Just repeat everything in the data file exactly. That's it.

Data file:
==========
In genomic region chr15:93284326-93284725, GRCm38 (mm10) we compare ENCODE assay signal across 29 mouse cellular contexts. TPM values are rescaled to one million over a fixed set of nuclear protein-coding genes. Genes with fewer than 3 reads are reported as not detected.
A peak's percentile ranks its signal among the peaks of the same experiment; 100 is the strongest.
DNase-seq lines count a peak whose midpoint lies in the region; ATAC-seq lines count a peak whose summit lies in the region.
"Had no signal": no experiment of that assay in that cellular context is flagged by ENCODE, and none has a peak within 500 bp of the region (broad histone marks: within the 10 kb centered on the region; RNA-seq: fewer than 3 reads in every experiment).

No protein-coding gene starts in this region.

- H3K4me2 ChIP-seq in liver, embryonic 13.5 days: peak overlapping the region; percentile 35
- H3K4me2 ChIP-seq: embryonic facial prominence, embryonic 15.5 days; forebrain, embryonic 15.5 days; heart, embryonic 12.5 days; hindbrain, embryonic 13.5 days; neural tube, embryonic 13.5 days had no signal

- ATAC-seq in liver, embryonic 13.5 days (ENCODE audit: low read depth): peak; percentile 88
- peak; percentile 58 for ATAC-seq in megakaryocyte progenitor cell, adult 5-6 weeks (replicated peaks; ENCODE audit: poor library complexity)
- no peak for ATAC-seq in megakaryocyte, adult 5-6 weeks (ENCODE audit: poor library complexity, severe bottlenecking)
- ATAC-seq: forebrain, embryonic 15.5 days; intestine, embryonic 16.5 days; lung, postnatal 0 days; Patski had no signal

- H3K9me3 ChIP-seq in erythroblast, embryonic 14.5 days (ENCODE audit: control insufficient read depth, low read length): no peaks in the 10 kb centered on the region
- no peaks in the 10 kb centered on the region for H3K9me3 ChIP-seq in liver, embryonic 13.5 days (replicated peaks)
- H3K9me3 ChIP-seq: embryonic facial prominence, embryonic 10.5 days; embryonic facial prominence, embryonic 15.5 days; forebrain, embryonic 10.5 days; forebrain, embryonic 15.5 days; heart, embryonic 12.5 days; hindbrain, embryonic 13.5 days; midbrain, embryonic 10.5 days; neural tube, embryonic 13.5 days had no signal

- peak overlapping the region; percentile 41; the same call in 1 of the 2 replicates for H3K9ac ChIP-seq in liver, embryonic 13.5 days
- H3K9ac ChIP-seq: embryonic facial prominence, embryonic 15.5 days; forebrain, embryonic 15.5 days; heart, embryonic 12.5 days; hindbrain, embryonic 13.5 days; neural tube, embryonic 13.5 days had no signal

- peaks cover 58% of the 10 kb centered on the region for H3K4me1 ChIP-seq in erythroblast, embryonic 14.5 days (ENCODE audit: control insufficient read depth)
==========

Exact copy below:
In genomic region chr15:93284326-93284725, GRCm38 (mm10) we compare ENCODE assay signal across 29 mouse cellular contexts. TPM values are rescaled to one million over a fixed set of nuclear protein-coding genes. Genes with fewer than 3 reads are reported as not detected.
A peak's percentile ranks its signal among the peaks of the same experiment; 100 is the strongest.
DNase-seq lines count a peak whose midpoint lies in the region; ATAC-seq lines count a peak whose summit lies in the region.
"Had no signal": no experiment of that assay in that cellular context is flagged by ENCODE, and none has a peak within 500 bp of the region (broad histone marks: within the 10 kb centered on the region; RNA-seq: fewer than 3 reads in every experiment).

No protein-coding gene starts in this region.

- H3K4me2 ChIP-seq in liver, embryonic 13.5 days: peak overlapping the region; percentile 35
- H3K4me2 ChIP-seq: embryonic facial prominence, embryonic 15.5 days; forebrain, embryonic 15.5 days; heart, embryonic 12.5 days; hindbrain, embryonic 13.5 days; neural tube, embryonic 13.5 days had no signal

- ATAC-seq in liver, embryonic 13.5 days (ENCODE audit: low read depth): peak; percentile 88
- peak; percentile 58 for ATAC-seq in megakaryocyte progenitor cell, adult 5-6 weeks (replicated peaks; ENCODE audit: poor library complexity)
- no peak for ATAC-seq in megakaryocyte, adult 5-6 weeks (ENCODE audit: poor library complexity, severe bottlenecking)
- ATAC-seq: forebrain, embryonic 15.5 days; intestine, embryonic 16.5 days; lung, postnatal 0 days; Patski had no signal

- H3K9me3 ChIP-seq in erythroblast, embryonic 14.5 days (ENCODE audit: control insufficient read depth, low read length): no peaks in the 10 kb centered on the region
- no peaks in the 10 kb centered on the region for H3K9me3 ChIP-seq in liver, embryonic 13.5 days (replicated peaks)
- H3K9me3 ChIP-seq: embryonic facial prominence, embryonic 10.5 days; embryonic facial prominence, embryonic 15.5 days; forebrain, embryonic 10.5 days; forebrain, embryonic 15.5 days; heart, embryonic 12.5 days; hindbrain, embryonic 13.5 days; midbrain, embryonic 10.5 days; neural tube, embryonic 13.5 days had no signal

- peak overlapping the region; percentile 41; the same call in 1 of the 2 replicates for H3K9ac ChIP-seq in liver, embryonic 13.5 days
- H3K9ac ChIP-seq: embryonic facial prominence, embryonic 15.5 days; forebrain, embryonic 15.5 days; heart, embryonic 12.5 days; hindbrain, embryonic 13.5 days; neural tube, embryonic 13.5 days had no signal

- peaks cover 58% of the 10 kb centered on the region for H3K4me1 ChIP-seq in erythroblast, embryonic 14.5 days (ENCODE audit: control insufficient read depth)